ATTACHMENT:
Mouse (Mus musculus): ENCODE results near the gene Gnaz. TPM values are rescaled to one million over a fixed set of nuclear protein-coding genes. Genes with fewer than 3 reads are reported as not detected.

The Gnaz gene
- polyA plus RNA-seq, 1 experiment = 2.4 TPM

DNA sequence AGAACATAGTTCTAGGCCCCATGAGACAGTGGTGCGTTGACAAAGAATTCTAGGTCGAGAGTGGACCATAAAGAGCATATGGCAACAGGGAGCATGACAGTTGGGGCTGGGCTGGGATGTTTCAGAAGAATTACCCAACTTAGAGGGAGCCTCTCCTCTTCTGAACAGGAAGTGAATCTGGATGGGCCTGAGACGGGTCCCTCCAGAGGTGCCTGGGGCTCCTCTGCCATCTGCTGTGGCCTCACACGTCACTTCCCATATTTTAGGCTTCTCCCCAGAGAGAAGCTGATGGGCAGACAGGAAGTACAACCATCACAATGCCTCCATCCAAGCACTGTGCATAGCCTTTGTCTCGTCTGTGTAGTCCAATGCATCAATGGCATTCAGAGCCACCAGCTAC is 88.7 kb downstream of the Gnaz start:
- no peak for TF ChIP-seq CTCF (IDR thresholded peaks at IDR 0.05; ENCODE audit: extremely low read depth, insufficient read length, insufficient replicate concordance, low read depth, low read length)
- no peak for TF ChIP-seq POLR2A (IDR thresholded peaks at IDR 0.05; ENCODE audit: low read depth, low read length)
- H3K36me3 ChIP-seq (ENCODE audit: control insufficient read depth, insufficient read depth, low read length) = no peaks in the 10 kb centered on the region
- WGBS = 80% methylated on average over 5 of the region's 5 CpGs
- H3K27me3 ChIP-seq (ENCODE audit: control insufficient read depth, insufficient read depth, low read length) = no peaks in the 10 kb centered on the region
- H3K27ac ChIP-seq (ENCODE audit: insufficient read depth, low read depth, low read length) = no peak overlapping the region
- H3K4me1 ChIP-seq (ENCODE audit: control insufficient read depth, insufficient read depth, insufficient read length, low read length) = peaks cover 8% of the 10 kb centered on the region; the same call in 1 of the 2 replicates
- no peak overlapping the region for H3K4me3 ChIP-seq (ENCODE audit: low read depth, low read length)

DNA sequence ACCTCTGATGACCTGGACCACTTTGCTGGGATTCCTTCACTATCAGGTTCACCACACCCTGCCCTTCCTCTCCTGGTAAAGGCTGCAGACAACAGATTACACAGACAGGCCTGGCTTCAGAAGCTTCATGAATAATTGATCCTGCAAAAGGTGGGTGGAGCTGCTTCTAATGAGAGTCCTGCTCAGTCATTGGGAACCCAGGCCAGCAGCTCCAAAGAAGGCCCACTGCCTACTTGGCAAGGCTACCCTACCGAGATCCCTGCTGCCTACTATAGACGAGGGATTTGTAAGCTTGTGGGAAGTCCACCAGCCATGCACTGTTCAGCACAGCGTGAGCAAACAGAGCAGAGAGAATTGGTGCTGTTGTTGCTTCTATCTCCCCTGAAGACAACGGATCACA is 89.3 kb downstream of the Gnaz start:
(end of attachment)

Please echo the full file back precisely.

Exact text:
Mouse (Mus musculus): ENCODE results near the gene Gnaz. TPM values are rescaled to one million over a fixed set of nuclear protein-coding genes. Genes with fewer than 3 reads are reported as not detected.

The Gnaz gene
- polyA plus RNA-seq, 1 experiment = 2.4 TPM

DNA sequence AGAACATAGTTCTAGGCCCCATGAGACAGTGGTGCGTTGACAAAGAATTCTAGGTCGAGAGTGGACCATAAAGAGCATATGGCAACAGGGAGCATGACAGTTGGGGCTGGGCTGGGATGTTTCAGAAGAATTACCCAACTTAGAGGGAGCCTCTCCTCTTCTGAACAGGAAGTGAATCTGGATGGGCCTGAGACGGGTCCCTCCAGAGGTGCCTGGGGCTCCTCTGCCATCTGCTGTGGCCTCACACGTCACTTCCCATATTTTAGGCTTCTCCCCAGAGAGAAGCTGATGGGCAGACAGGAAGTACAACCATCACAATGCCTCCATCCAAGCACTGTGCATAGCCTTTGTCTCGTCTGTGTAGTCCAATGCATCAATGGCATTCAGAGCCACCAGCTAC is 88.7 kb downstream of the Gnaz start:
- no peak for TF ChIP-seq CTCF (IDR thresholded peaks at IDR 0.05; ENCODE audit: extremely low read depth, insufficient read length, insufficient replicate concordance, low read depth, low read length)
- no peak for TF ChIP-seq POLR2A (IDR thresholded peaks at IDR 0.05; ENCODE audit: low read depth, low read length)
- H3K36me3 ChIP-seq (ENCODE audit: control insufficient read depth, insufficient read depth, low read length) = no peaks in the 10 kb centered on the region
- WGBS = 80% methylated on average over 5 of the region's 5 CpGs
- H3K27me3 ChIP-seq (ENCODE audit: control insufficient read depth, insufficient read depth, low read length) = no peaks in the 10 kb centered on the region
- H3K27ac ChIP-seq (ENCODE audit: insufficient read depth, low read depth, low read length) = no peak overlapping the region
- H3K4me1 ChIP-seq (ENCODE audit: control insufficient read depth, insufficient read depth, insufficient read length, low read length) = peaks cover 8% of the 10 kb centered on the region; the same call in 1 of the 2 replicates
- no peak overlapping the region for H3K4me3 ChIP-seq (ENCODE audit: low read depth, low read length)

DNA sequence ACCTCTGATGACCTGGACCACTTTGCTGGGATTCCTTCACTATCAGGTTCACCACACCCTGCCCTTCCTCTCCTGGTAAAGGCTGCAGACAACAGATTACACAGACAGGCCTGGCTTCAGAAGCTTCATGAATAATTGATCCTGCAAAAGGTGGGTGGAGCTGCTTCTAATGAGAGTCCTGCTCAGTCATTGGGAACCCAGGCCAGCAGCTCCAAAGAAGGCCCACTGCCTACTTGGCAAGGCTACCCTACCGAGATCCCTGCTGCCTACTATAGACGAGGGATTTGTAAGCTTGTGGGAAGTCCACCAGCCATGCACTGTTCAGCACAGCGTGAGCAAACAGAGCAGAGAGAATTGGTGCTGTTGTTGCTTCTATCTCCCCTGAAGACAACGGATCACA is 89.3 kb downstream of the Gnaz start: